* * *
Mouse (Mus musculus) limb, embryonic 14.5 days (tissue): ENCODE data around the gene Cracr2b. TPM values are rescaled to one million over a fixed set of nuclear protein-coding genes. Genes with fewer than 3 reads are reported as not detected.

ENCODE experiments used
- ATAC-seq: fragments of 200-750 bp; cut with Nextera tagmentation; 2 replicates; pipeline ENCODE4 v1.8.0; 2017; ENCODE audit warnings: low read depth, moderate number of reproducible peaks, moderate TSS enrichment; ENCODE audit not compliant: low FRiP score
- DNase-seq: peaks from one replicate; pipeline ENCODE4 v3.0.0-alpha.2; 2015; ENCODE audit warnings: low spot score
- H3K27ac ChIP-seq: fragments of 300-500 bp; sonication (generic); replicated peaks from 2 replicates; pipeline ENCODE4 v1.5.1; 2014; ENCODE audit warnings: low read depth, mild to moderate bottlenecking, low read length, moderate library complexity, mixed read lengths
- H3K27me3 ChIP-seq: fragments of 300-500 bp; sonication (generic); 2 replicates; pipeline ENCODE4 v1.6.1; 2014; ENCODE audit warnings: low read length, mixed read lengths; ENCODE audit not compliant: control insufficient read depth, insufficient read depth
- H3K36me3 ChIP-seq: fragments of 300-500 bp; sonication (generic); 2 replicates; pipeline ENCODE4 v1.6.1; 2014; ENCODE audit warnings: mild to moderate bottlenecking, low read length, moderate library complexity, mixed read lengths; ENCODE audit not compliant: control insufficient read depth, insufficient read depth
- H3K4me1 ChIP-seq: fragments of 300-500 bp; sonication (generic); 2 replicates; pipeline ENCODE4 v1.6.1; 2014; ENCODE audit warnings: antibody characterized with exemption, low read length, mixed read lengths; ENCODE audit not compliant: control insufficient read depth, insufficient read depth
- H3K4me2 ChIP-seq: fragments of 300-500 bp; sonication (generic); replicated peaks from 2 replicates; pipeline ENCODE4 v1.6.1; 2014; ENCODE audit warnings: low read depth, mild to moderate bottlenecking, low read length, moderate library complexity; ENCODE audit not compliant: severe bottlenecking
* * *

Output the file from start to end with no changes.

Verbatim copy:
Mouse (Mus musculus) limb, embryonic 14.5 days (tissue): ENCODE data around the gene Cracr2b. TPM values are rescaled to one million over a fixed set of nuclear protein-coding genes. Genes with fewer than 3 reads are reported as not detected.

ENCODE experiments used
- ATAC-seq: fragments of 200-750 bp; cut with Nextera tagmentation; 2 replicates; pipeline ENCODE4 v1.8.0; 2017; ENCODE audit warnings: low read depth, moderate number of reproducible peaks, moderate TSS enrichment; ENCODE audit not compliant: low FRiP score
- DNase-seq: peaks from one replicate; pipeline ENCODE4 v3.0.0-alpha.2; 2015; ENCODE audit warnings: low spot score
- H3K27ac ChIP-seq: fragments of 300-500 bp; sonication (generic); replicated peaks from 2 replicates; pipeline ENCODE4 v1.5.1; 2014; ENCODE audit warnings: low read depth, mild to moderate bottlenecking, low read length, moderate library complexity, mixed read lengths
- H3K27me3 ChIP-seq: fragments of 300-500 bp; sonication (generic); 2 replicates; pipeline ENCODE4 v1.6.1; 2014; ENCODE audit warnings: low read length, mixed read lengths; ENCODE audit not compliant: control insufficient read depth, insufficient read depth
- H3K36me3 ChIP-seq: fragments of 300-500 bp; sonication (generic); 2 replicates; pipeline ENCODE4 v1.6.1; 2014; ENCODE audit warnings: mild to moderate bottlenecking, low read length, moderate library complexity, mixed read lengths; ENCODE audit not compliant: control insufficient read depth, insufficient read depth
- H3K4me1 ChIP-seq: fragments of 300-500 bp; sonication (generic); 2 replicates; pipeline ENCODE4 v1.6.1; 2014; ENCODE audit warnings: antibody characterized with exemption, low read length, mixed read lengths; ENCODE audit not compliant: control insufficient read depth, insufficient read depth
- H3K4me2 ChIP-seq: fragments of 300-500 bp; sonication (generic); replicated peaks from 2 replicates; pipeline ENCODE4 v1.6.1; 2014; ENCODE audit warnings: low read depth, mild to moderate bottlenecking, low read length, moderate library complexity; ENCODE audit not compliant: severe bottlenecking